For Nitin Kohli, teaching goes beyond just fulfilling his requirements as a graduate student instructor.
Like many I School students, Kohli is a dedicated teacher, while simultaneously pursuing innovative research as a Ph.D. student. His efforts were recently rewarded with the Teaching Effectiveness Award for Graduate Student Instructors (GSIs). This award recognizes the teaching ideas of Outstanding Graduate Student Instructors that are submitted as one-page essays to the Advisory Committee for GSI Affairs. Of numerous submissions for the award, Kohli was one of fourteen GSIs selected.
Kohli began teaching early in his academic career, as a teaching assistant (TA) as a UC Berkeley undergraduate for Statistics 2 in the Berkeley Summer Bridge program.
His current Ph.D. research spans the topics of privacy, security, and fairness. Kohli uses game theory and statistical techniques to develop theory and tools to safeguard information. Along with the technical aspects, Kohli also examines legal and policy mechanisms in privacy and security.
Prior to pursuing his Ph.D. at the I School, Kohli received his Master of Information and Data Science in 2015 and taught at UC Berkeley as an adjunct instructor and lecturer in the Statistics Department, while also working at a small startup developing algorithms to identify risk in healthcare settings, and Pandora. He also began lecturing at Berkeley in the same introductory statistics course where he first served as a TA, and in an upper division course in mathematical game theory.
“It was nice to come full circle four years later,” Kohli said. “Starting out as a teaching assistant and then lecturing for the same course.”
As many of his students will attest to, he is invested in the learning and success of those he teaches. “He is very knowledgeable about the topic,” one student shared, “and attentive to all the students' needs.”
“I think it’s great if students get A’s and they learn the material, but frankly, I’ve failed them as an educator if they don’t take the key learnings with them afterward,” Kohli said. “At the end of the day, if ten years down the line, when they’re working in practice, and they can’t reason about making these decisions of values in technology, then I’ve failed them.”
For Kohli the award represents more than just one class: “It was great to be acknowledged. I’ve had a commitment to teaching this entire time, teaching for social justice, teaching things to push forward kids who went to schools that didn’t have enough educational experiences in high school. The Teaching Effectiveness Award is a testament to all the time I’ve put in beforehand.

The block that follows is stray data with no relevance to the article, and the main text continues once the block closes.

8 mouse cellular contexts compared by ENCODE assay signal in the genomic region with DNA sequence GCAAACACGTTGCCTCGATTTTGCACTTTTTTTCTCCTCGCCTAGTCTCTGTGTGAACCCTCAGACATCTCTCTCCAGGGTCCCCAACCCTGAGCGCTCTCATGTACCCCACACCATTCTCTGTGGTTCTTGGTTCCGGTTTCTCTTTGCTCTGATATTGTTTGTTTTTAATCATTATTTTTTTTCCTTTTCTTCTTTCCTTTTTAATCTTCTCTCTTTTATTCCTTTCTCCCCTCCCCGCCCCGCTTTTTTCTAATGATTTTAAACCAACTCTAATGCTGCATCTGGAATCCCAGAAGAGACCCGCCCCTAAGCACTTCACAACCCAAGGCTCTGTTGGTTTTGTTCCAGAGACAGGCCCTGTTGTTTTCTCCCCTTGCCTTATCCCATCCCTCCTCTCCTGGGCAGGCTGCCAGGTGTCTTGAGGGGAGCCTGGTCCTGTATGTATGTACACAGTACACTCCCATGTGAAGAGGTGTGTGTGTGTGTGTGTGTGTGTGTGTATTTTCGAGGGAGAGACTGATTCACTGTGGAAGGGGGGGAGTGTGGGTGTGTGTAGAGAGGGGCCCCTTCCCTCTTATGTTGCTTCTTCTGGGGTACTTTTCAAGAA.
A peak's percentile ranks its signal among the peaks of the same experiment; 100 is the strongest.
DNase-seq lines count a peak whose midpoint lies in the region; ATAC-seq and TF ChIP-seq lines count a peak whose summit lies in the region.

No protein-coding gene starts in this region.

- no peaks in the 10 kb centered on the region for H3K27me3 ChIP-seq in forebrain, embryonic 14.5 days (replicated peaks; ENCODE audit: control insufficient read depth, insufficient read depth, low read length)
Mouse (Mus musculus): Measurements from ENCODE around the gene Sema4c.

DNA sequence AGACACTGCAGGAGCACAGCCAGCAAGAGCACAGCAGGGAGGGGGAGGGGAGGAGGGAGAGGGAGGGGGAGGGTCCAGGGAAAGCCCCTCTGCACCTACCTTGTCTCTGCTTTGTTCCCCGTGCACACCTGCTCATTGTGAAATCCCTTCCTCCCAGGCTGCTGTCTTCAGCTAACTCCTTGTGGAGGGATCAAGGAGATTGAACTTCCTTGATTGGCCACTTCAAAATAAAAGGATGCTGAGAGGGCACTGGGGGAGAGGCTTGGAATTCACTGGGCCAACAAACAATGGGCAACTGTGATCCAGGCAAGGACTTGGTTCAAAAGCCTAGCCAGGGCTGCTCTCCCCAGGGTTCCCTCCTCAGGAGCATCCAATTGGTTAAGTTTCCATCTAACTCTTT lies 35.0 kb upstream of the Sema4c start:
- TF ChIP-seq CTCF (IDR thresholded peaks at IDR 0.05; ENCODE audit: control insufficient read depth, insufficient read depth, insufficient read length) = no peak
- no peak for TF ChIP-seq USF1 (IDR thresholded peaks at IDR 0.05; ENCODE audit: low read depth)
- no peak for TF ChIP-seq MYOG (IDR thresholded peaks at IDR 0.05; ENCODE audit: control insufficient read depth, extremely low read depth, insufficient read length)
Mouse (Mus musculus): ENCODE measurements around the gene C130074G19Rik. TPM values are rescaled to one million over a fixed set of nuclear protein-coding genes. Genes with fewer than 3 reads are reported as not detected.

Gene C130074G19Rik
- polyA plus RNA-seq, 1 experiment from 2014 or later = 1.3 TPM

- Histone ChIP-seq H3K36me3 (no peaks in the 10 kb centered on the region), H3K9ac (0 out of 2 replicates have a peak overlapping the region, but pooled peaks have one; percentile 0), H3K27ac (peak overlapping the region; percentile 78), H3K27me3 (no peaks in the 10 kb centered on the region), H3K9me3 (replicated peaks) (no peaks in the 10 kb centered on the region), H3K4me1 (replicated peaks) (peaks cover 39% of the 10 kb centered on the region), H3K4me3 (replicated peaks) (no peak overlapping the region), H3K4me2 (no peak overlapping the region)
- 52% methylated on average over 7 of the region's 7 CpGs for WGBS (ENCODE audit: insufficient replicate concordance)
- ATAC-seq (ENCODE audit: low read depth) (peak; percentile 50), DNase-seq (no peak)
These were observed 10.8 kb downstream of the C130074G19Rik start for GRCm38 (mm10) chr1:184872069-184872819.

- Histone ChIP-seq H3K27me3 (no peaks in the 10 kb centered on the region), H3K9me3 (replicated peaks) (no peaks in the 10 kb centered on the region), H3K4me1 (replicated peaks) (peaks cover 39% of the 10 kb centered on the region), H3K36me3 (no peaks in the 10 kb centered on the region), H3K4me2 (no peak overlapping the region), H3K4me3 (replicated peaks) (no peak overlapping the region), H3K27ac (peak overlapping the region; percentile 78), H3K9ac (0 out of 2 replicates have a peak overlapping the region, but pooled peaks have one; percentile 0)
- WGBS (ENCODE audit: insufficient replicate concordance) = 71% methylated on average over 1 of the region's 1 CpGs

“For me, it was like the culmination of all the years of hard work I’d put in trying to find the right way to interact with students to make teaching more like a discussion amongst peers.”
In Kohli’s application essay for the award, he identified the problem of technically inclined students not having adequate access to education on the social implications of data science. To solve this, he developed an activity that would naturally bring the issues of certain data science practices into class conversations.
“The hope was that by creating seemingly apolitical technical tasks I could organically surface the issues raised in readings,” Kohli wrote, “forcing students to recognize and grapple with the realities of data science in practice while ingraining the learnings from these readings into their toolkit.”
As a result, students were more engaged, and, according to Kohli, able to see first-hand the social, political, and ethical implications of their work.
Kohli is an advocate for the use of other social disciplines to work through technical problems. He explained that the solutions to these technical problems do not exist in a vacuum but have real social implications in the world and must be approached holistically.
“Data science isn’t an academic discipline,” he explained. “It’s more like a set of tools that you use in the process of your work. The cool thing about being a data scientist is that you can draw on a lot of other disciplines to solve the problem you have. Why not, instead of trying to solve your version of the problem, just solve the problem?
“And that’s one thing that the I School is very good about because they draw on lawyers, sociologists, political scientists, economists, computer scientists, statisticians. The fact that there is a lot of breadth involved and a lot of thoughtfulness about the impact of technology on society, that made it more real for me.”
Kohli was selected for the 2018 Outstanding Graduate Student Instructor Award from the GSI Teaching & Resource Center for Professor Deirdre Mulligan's Info 188: Behind the Data: Humans and Values in Fall 2018 and Spring 2018. He was chosen for his excellence in explaining complicated concepts and at creating in-class activities that evoked participation and comprehension.
“Nitin is an extremely gifted instructor,” Mulligan wrote in an essay nominating Kohli for the award. “He is able to communicate highly-technical and dense information to students with a wide range of backgrounds.” Mulligan emphasized that the students in the course also had glowing evaluations of Kohli’s teaching abilities.
Eric Falci, Associate Dean of the Graduate Division and Professor Lane Martin, Chair of the Advisory Committee for GSI Affairs, presented the Teaching Effectiveness Award to Kohli and other recipients at the award ceremony on May 15, 2019.